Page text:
Franz Fayot: “Luxembourg Has Proven To Be A Favourable Environment For Venture Capital”

Franz Fayot, the minister of economy, shares his views on the state of Luxembourg’s VC ecosystem, the ministry’s active involvement in it and why foreign VCs should consider moving to the Grand Duchy.

What role does the Ministry of Economy play in ensuring that there is a healthy VC ecosystem in Luxembourg?

The Luxembourg startup ecosystem has evolved substantially over the course of the last 10 years, and so has early-stage funding. Many startups were able to close financing rounds with business angels and family offices and initiatives such as the Luxembourg Business Angels Network have helped in achieving this. Later-stage capital still needs to be developed in Europe. 

This is why EU member states are partnering with the pan-European Scale-up Initiative, which aims to provide funding to high-tech companies to enable them to scale up from a startup to a more mature business. Luxembourg is supporting this initiative, which has already secured EUR 500 million from the European Investment Bank Group, including the European Investment Fund (EIF).

What incentives exist for VCs wanting to set up shop in Luxembourg? 

As a leading European Hub for private equity, Luxembourg has proven to be a favourable environment for Venture Capital, attracting leading international players. Building on this success, the aim is also to develop access to investment decision-makers for local startups, by relocating “front-office” activities to Luxembourg. 

The Luxembourg Future Fund is a EUR 150 million investment fund, created by Luxembourg’s national credit and investment institution (SNCI) and the EIF, which aims to invest in VC funds and in technology companies, in order to attract more managers to Luxembourg and have a positive impact on the development of a sustainable and diversified digital economy in our country.

The Luxembourg government has a stake in a space VC fund (Orbital Ventures). Is this something the government is considering for other verticals (fintech, greentech, mobility, etc) too? 

Orbital Ventures is in fact a good example of a VC company active in a priority sector, namely space. Among the investors of Orbital Ventures are the Ministry of the Economy and SNCI. Another example is Middlegame Ventures, which covers investments in financial technologies. The Luxembourg government is focusing in particular on digitalization for the benefit of all, the circular economy through digital technologies, resilient strategic value chains and a secure and trusted data economy. As mentioned, the Luxembourg Future Fund contributes to this goal.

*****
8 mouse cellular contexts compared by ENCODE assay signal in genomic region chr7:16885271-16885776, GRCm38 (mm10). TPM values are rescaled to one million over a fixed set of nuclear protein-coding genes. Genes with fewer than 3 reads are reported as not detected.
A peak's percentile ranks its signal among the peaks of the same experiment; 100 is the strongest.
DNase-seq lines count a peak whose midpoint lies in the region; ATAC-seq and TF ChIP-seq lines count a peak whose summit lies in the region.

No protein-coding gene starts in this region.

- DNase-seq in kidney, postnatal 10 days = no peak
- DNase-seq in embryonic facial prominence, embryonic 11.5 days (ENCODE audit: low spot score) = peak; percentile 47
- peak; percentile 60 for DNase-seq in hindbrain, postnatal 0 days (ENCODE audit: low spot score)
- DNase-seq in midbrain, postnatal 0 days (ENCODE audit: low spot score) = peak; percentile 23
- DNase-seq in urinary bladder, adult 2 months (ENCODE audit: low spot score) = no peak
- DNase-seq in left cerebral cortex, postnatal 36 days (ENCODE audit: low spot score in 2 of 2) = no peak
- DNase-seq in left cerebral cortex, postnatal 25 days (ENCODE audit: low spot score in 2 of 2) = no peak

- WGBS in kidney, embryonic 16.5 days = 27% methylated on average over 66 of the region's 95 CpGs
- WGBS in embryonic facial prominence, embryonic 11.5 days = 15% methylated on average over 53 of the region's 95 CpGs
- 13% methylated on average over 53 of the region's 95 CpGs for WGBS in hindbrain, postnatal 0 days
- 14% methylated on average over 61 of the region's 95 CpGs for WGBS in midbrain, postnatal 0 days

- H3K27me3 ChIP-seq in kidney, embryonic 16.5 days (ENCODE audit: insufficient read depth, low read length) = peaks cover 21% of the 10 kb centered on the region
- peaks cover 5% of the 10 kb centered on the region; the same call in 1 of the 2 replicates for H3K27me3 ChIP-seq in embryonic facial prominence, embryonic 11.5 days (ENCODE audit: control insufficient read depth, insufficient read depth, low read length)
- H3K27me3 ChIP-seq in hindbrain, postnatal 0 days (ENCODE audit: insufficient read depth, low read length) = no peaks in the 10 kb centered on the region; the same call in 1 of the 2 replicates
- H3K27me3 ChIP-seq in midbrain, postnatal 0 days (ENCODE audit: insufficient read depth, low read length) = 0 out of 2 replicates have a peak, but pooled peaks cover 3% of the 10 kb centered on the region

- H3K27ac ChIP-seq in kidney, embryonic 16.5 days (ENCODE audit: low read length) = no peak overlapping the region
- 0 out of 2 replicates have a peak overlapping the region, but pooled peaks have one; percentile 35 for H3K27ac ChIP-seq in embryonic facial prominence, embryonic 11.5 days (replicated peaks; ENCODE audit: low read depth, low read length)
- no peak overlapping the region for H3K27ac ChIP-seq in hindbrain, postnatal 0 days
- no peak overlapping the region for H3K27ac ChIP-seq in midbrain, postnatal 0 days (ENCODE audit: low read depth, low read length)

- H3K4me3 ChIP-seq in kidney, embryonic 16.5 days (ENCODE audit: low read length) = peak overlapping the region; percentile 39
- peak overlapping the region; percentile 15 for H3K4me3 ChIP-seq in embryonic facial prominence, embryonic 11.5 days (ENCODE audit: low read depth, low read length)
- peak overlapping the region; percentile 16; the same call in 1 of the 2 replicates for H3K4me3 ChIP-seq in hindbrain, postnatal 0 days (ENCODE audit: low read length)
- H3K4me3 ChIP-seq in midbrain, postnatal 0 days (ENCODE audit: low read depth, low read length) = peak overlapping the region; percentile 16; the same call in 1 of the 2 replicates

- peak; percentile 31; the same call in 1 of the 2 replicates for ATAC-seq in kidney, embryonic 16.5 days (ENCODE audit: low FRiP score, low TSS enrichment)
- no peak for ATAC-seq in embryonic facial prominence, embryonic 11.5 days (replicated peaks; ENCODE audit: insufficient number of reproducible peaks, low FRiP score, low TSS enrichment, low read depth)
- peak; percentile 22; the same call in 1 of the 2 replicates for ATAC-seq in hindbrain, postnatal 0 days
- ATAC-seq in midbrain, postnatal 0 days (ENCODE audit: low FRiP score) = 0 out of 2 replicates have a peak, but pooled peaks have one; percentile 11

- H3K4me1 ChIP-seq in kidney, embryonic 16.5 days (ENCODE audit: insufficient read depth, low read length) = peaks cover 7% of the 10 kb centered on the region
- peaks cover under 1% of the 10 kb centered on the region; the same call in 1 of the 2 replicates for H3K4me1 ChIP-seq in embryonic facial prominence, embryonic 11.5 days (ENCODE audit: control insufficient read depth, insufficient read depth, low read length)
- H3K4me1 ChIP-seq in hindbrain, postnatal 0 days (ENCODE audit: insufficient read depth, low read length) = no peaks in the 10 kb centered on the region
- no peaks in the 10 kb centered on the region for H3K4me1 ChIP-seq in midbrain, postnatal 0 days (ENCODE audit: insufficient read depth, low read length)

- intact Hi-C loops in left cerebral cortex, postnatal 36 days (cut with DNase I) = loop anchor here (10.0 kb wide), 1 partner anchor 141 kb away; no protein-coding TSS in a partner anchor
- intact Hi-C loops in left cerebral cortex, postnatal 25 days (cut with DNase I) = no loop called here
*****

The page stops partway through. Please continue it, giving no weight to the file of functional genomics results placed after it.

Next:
Another initiative worth mentioning is the Digital Tech Fund (DTF), in which the government has invested along with a number of private sector companies in a dedicated EUR 20.33 million seed fund focusing on early-stage startups. The DTF has already invested in 13 promising startups, some of which have entered into subsequent investment rounds with international investors. 

The government also has, through the SNCI, other tools to support the medium and long-term financing of Luxembourg companies. In addition to granting investment loans, innovation loans and startup loans. The SNCI also carries out equity operations, either directly through equity investments or through financing companies in which it has a stake. I am confident that we will be able to continue these and similar initiatives in the years to come.

What other funding opportunities does the Ministry of Economy provide for startups hoping to expand abroad? 

Luxembourg startups generally serve customers outside the country already in the early stages of their development. Various instruments, such as the “Aid for Young Innovative Enterprise”, the financial support by the Luxembourg Export Credit Agency (ODL), as well as SNCI instruments, support startups in their internationalisation efforts.

This article was first published in the VC Guide 2022

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